In July of 2004, the Yeah Yeah Yeahs, a rock trio from New York City, opened for Devo, the new-wave group, in a show at the band shell in Central Park. The Yeah Yeah Yeahs’ 2003 début album, “Fever to Tell,” had gone gold, a considerable achievement for a noisy and idiosyncratic band that lacks a bass player and has a sound that is sometimes thin and spiky. The group had sold half a million records, in part because the video for “Maps,” a stirring love song that is as close as the band gets to a ballad, had become a staple on MTV2.
The Central Park gig was the trio’s most high-profile to date in its home town. It had been raining, and clear plastic ponchos had been distributed to the audience, about three thousand people, some of whom shouted “Devo!” during the Yeah Yeah Yeahs’ set. The band members were fighting the crowd, the weather, even their clothes. Under a poncho, Karen O, the lead singer, who is twenty-seven years old and long-legged, was wearing a leotard that looked like a stained-glass window and appeared to be a couple of sizes too small. Eventually, Karen O (her last name is Orzolek) removed her poncho and tied it protectively around her waist while she romped around the stage, hollering and throwing her hands in the air. It was a typical performance for her: simultaneously aggressive and vulnerable. And, like everything the Yeah Yeah Yeahs do, the show was both off-kilter and mesmerizing.
“Show Your Bones,” the group’s second full-length album, which will be released in March, is a testament to its ingenuity. Karen O and her bandmates—Brian Chase, the drummer, and Nick Zinner, the guitarist—put primitivist graphics on their album covers and appear with bands, like the Liars and Black Dice, who think noise is its own reward. But beneath the art-rock trappings the Yeah Yeah Yeahs are pop musicians. Theirs is a slightly scruffy version of pop, made with cheap instruments and Karen O’s surreal lyrics, but their songs—like their performances—have all the traits of Top Forty hits: economy, momentum, personality, and pleasure. The Yeah Yeah Yeahs value joy over indie credibility, and they want to be catchy. (The group’s albums are each less than forty minutes long, and its other two releases are brief EPs.)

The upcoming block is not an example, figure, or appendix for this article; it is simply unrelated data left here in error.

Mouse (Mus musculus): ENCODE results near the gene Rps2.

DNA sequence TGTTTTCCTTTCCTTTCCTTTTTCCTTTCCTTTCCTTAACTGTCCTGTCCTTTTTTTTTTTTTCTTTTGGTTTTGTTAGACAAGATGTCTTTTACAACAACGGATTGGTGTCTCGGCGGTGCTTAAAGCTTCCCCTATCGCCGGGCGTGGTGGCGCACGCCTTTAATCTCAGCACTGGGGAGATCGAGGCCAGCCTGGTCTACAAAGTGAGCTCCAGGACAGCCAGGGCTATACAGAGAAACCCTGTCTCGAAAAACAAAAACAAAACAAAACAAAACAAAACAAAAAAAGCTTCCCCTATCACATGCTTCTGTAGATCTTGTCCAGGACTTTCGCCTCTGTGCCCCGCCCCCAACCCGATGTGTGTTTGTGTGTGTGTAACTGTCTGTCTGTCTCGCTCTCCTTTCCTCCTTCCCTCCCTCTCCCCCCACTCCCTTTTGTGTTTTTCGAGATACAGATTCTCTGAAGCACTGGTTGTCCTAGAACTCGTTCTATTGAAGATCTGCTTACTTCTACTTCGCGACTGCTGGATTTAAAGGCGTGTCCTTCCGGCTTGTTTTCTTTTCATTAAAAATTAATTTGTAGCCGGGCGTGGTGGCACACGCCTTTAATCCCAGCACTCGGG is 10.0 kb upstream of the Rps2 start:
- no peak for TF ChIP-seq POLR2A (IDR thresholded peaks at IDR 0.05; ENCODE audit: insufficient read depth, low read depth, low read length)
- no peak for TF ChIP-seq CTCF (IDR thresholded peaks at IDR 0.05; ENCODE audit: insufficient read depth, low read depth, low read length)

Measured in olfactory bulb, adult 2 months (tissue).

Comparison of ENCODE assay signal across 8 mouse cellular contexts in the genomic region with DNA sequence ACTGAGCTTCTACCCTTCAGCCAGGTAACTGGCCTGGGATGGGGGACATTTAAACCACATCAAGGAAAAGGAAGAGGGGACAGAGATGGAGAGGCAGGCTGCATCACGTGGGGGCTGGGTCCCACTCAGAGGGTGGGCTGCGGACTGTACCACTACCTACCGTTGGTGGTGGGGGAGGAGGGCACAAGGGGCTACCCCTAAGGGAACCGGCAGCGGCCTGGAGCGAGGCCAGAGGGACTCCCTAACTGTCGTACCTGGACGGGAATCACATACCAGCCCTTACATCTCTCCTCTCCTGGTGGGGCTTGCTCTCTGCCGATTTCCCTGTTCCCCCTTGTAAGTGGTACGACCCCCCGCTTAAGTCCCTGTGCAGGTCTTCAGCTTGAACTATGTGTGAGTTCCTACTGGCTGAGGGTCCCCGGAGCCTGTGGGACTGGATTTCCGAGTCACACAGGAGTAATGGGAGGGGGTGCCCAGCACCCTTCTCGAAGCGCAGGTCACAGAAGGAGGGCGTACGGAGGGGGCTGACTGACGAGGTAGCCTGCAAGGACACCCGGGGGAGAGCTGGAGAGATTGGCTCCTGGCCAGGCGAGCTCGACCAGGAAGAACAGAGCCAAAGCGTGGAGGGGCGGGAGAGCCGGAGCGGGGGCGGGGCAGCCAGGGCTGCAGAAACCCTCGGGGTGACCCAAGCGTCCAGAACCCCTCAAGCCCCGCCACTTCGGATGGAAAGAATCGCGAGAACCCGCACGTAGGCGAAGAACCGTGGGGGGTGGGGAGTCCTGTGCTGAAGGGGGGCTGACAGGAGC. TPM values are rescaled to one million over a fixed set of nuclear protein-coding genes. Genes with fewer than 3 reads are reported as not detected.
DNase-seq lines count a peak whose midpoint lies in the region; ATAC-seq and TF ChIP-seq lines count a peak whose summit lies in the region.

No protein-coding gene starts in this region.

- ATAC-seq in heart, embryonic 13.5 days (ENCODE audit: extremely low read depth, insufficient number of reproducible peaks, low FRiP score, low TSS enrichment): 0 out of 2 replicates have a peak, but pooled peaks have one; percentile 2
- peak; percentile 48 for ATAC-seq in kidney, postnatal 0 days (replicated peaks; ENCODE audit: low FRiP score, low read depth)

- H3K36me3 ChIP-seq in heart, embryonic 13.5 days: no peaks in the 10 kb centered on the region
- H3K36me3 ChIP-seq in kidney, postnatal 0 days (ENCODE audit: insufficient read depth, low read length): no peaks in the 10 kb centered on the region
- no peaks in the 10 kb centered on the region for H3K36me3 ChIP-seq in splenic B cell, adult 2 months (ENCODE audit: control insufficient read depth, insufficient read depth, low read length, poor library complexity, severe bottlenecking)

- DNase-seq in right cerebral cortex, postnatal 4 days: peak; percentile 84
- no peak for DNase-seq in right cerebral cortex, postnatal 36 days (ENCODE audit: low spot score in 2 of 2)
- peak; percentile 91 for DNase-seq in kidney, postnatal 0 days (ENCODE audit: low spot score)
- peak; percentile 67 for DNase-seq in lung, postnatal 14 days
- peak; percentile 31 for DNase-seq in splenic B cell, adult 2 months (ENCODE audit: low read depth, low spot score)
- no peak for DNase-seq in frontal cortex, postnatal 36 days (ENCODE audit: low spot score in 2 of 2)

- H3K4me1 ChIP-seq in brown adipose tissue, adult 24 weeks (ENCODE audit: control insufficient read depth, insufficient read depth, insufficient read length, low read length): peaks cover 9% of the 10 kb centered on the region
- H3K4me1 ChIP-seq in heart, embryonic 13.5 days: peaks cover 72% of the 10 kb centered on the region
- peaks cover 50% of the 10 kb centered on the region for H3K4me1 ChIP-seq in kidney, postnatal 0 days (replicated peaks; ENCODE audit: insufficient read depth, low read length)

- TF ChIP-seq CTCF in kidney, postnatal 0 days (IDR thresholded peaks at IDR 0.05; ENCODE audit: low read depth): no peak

Chase, a compact, bespectacled young man, who attended Oberlin College with Karen O, is one of rock’s most satisfying drummers; he is capable of complicated polyrhythms but rarely plays anything fussy. Zinner, who played in a duo with Karen O before they formed the Yeah Yeah Yeahs, is fine-featured and rail thin, with a nest of black hair and a talent for writing elegant, howling guitar motifs that often echo, but never overwhelm, her singing. Both men need to be this good to hold their own against Karen O, whose fearsome charisma would have made her a success had she appeared with nothing more than a microphone and a pair of maracas. She stalks the stage, plants her feet wide apart, pours beer on herself, and flings equipment around with no apparent regard for whom she might hit. (On the band’s Web site, she is depicted breathing fire, with one foot resting on an enormous cartoon rabbit.) Her outfits, which are made by her friend the designer Christian Joy, are a jumble of kindergarten and runway: short, shiny skirts worn with Converse high-tops, ripped fish-net stockings, and, on at least one occasion, a Wonder Woman-style capelet. Karen O’s voice lacks the power of Björk’s, but she is as versatile a performer. Sometimes she sounds like a barroom country singer; at others, like an Eastern European folksinger, or a ditzy pop star.